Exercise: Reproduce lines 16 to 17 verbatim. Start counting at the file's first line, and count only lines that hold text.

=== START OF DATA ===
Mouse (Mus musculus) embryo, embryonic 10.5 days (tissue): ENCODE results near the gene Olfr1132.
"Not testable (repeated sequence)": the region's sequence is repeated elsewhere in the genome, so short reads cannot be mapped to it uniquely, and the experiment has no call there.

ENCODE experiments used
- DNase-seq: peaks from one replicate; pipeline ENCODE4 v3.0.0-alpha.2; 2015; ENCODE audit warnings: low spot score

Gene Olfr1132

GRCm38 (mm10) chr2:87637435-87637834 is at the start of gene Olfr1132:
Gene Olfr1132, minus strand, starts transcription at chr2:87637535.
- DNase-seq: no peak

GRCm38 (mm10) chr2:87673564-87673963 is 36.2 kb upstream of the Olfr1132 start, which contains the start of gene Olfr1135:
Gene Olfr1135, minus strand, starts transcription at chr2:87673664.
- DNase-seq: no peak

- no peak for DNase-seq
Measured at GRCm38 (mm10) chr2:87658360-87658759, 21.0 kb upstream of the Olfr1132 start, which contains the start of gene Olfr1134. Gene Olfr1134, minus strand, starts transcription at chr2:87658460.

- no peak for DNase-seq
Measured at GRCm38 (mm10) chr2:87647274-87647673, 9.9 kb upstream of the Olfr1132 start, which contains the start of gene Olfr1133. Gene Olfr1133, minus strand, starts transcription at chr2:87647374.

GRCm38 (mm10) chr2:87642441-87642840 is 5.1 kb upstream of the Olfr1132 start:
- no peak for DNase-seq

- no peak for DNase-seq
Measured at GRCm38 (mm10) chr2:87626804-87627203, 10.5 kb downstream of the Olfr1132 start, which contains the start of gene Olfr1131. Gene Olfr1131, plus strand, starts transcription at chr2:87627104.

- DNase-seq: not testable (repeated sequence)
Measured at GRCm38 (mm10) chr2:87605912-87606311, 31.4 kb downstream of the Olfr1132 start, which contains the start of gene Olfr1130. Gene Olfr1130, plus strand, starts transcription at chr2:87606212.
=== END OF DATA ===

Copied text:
GRCm38 (mm10) chr2:87642441-87642840 is 5.1 kb upstream of the Olfr1132 start:
- no peak for DNase-seq